Don Marrin was lauded for his fairness, his extensive knowledge of the rules of wrestling and his ability to apply impartial judgement to the sport he loved. Those attributes made Marrin a trusted presence on the mat as he presided over some of the most elite matches in the sport – nationally and internationally.
Marrin, born in Windsor in 1958, qualified as a FILA (Federation Internationale de Lutte Amateur) official in 1977 and plied his trade for 20 years. From 1988-1996, Marrin qualified as FILA Exceptionnel, which stands as the highest international rating for wrestling officials. He refereed 27 international competitions, which included the 1983 Pan American Games in Caracas, Venezuela (freestyle and Greco-Roman) and the 1994 Commonwealth Games in Victoria, British Columbia (freestyle). The pinnacle, however, came when he was 35 and he was tapped to work the 1992 Olympic Games in Barcelona. For Marrin, it helped validate a career dedicated to his craft.
Before Marrin became known as an excellent wrestling official internationally, he refereed many of the key wrestling events domestically – including 14 CIAU (now U-Sports) championships, 15 Senior National Championships and 16 Junior National Championships. Marrin was also one of the referees whose impeccable credentials were trusted in the Canadian Olympic Trials (1980, 1984, 1988, 1992, 1994) as elite Canadian wrestlers vied to represent their country at the highest level.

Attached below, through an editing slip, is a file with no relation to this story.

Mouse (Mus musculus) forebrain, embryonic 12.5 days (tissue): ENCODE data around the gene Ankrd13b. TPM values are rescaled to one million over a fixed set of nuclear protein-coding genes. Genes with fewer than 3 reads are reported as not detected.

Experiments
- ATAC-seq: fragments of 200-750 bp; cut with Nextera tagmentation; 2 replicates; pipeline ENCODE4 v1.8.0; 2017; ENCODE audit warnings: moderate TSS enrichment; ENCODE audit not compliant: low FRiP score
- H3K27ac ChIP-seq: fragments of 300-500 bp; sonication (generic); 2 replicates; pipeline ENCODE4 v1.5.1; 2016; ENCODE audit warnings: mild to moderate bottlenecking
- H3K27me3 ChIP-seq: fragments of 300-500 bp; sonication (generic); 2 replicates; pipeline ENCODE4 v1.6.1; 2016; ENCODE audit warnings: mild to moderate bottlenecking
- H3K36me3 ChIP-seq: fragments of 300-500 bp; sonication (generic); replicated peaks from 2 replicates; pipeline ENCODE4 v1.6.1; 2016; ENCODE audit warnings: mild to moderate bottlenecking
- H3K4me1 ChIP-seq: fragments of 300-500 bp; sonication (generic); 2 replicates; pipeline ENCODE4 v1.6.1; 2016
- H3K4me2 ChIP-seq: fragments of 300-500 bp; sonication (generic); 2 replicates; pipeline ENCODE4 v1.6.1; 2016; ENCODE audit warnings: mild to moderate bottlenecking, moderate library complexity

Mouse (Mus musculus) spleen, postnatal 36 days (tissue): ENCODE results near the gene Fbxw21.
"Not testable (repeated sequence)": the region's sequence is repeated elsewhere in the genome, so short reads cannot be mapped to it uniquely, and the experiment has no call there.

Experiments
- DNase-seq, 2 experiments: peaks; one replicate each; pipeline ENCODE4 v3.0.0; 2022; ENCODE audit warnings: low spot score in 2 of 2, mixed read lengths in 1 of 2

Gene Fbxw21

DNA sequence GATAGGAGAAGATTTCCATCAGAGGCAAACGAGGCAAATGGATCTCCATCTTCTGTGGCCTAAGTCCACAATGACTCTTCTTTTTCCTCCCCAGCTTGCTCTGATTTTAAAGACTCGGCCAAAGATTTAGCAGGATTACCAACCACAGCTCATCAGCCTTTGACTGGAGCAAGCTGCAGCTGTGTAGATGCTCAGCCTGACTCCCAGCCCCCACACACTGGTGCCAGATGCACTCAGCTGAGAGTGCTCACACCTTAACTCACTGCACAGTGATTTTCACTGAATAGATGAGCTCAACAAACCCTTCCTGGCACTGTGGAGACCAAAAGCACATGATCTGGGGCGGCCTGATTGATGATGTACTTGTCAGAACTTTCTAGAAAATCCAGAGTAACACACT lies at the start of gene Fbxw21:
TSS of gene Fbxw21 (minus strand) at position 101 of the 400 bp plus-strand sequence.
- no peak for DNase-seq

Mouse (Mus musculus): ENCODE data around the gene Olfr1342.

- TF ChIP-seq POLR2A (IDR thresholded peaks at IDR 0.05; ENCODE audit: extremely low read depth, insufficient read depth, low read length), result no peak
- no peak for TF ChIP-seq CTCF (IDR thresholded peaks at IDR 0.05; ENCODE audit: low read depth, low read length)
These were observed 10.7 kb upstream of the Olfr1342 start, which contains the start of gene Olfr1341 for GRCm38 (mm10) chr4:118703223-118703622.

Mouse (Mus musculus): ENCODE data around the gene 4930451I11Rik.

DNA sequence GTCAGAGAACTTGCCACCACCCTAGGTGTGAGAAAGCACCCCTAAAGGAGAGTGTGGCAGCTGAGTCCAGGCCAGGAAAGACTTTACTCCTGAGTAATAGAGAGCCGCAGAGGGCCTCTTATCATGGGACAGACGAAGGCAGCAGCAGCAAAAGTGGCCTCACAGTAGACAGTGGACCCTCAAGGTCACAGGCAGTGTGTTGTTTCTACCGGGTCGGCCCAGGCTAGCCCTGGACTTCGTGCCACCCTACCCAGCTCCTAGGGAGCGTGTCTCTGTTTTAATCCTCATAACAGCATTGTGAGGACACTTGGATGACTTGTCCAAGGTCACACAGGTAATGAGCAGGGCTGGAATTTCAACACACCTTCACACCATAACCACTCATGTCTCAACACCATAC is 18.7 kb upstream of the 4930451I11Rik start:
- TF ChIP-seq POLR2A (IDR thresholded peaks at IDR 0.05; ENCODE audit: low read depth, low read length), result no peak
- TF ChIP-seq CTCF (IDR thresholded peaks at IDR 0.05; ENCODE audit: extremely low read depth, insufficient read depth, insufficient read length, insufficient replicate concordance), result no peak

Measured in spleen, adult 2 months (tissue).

In a career full of thrills, there are several matches Marrin remembers most fondly. Among them was a tilt in the 1983 Canada Winter Games final when he was just 27. Marrin remembers it this way: “Going into the last event of the Games, the medal standings of the entire Games were tied between Ontario and British Columbia, and the winner of the dual meet between Ontario and BC would be declared the winner of the Canada Games. The arena was crowded, the atmosphere was electric, and the matches were extremely close, with the audience reacting to every scoring action. To this day, it remains the most exhilarating competition that I have ever witnessed, and that was when I decided that I wanted to be committed to be a referee.”
Beyond officiating, Marrin lent his expertise to national and provincial wrestling organizations, serving in various key capacities. In 1996, his retirement year, Marrin was honoured when the Canadian Amateur Wrestling Association (CAWA) created the Don Marrin Award that is presented to national level referees who achieve 20 years of service. Despite Marrin’s wealth of experience, he was only 40 when he retired. Choosing to spend time with his family, Marrin is no longer involved in the sport to which he gave so much, with the exception of connecting with the many friends he made in wrestling over the years.
Marrin now resides in Ottawa. He looks back on his career in wrestling, knowing it changed his life. The opportunities, the experiences, the travel, the friendships, the career – all because of the sport he loved and understood so deeply.
Marrin is already a member of the CAWA Hall of Fame, inducted in 1998, and is one of two officials in this induction class for the Windsor-Essex County Sports Hall of Fame.